At least since 1338 Petrarch used to present himself in the act of reading and writing in the open air, while laying in the grass. The painter Simone Martini portrayed in the same pose the poet Virgil in the ‘Virgilio Ambrosiano’ illuminated front page, whose iconographic program was developed by Petrarch exactly in 1338: Petrarca finxit, Symon pinxit. The drawing of Vaucluse too in the Pliny the Elder MS Par. Lat. 6802, now attributed to Boccaccio, was conceived at Petrarch’s suggestion, Petrarca finxit, Iohannes pinxit. In the same way, but in Greek letters, Boccaccio copied a Dante manuscript, now in Toledo and subscribed below the portrait of Homer at the end. Both the illumination and drawings evoke a subtle relationship between Virgil and Petrarch and between Homer/Dante and Boccaccio.
Basing on a new autograph by copist Malachias, alias Anonymus Aristotelicus, preserved in El Escorial, Ω I 7, this paper examines the intellectual milieu in which this 14th century scholar worked. It is concluded that Malachias was an hieromonachus in the monastery of Prodromus-Petra in Constantinople, and a more concrete historical identity is given to this figure.
Three historiographical works, relatively close to each other and produced within a short period of time (XIVth century and the first half of the XVth), are designated with the term epitome despite being writings of a considerable extension: Paolino Veneto’s Notabilium ystoriarum epithoma, Petrarch’s De viris illustribus in the title given by Lombardo della Seta, and Sicco Polenton’s Epithoma in vitas scriptorum illustrium Latinae linguae. The hypothesis that is defended here is that, in all of them, epitome must be understood as a synonym for compilatio: this would explain the sense of Lombardo’s choice and would restore its true title to Polenton’s work, which was rejected by Ullman in his edition.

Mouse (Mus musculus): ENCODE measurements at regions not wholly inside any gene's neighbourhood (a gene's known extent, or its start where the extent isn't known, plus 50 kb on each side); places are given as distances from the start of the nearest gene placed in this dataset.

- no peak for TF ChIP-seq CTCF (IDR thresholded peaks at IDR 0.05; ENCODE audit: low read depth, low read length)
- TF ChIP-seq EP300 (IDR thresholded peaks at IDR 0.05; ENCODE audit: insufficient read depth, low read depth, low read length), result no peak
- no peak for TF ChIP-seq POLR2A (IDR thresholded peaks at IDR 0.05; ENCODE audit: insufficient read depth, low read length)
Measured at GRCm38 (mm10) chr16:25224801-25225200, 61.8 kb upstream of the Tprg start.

Navigatio sancti Brendani, a cura di R.E. Guglielmlmetti, edd. G. Orlandi – R.E. Guglielmetti (M. Sirtoli); Liutprando di Cremona, De Iohanne papa et Ottone imperatore. Crimini, deposizione e morte di un pontefice maledetto, a cura di P. Chiesa (M. Sirtoli); Aelredi Rievallensis Opera historica et hagiographica, edidit D. Pezzini (M. Ferrari); A. Vauchez, Saint Homebon de Crémone: «père des pauvres» et patron des tailleurs. Vies médiévales et histoire du culte, avec la collaboration de U. Longo et L. Albiero et le concours de V. Souche-Hazebrouck (G. Chiapparini); B. FitzGerald, Inspiration and Authority in the Middle Ages. Prophets and their Critics from Scholasticism to Humanism (M. Lodone); «Moribus antiquis sibi me fecere poetam». Albertino Mussato nel VII centenario dell’incoronazione poetica (Padova 1315-2015), a cura di R. Modonutti e E. Zucchi (S. Brusa); L. Chuhan Campbell, The Medieval Merlin Tradition in France and Italy: Prophecy, Paradox, and Translatio (M. Lodone); Boccaccio e la Francia. Boccace et la France, a cura di Ph. Guérin e A. Robin (S. Brambilla); Iohannes de Segarellis, Elucidatio tragoediarum Senecae. Thyestes / Tantalus, edizione critica a cura di P. Mascoli (E. Romanini); Scrittrici Mistiche Europee. Secoli XIV-XV, Vol. II, a cura di A. Bartolomei Romagnoli – A. Degl’Innocenti – F. Santi (D. Pezzini); V. Cappozzo, Dizionario dei sogni nel medioevo. Il Somniale Danielis in manoscritti letterari (M. Lodone); Ingenio facilis. Per Giovanni Orlandi (1938-2007), a cura di P. Chiesa – A.M. Fagnoni – R.E. Guglielmetti (M. Ferrari).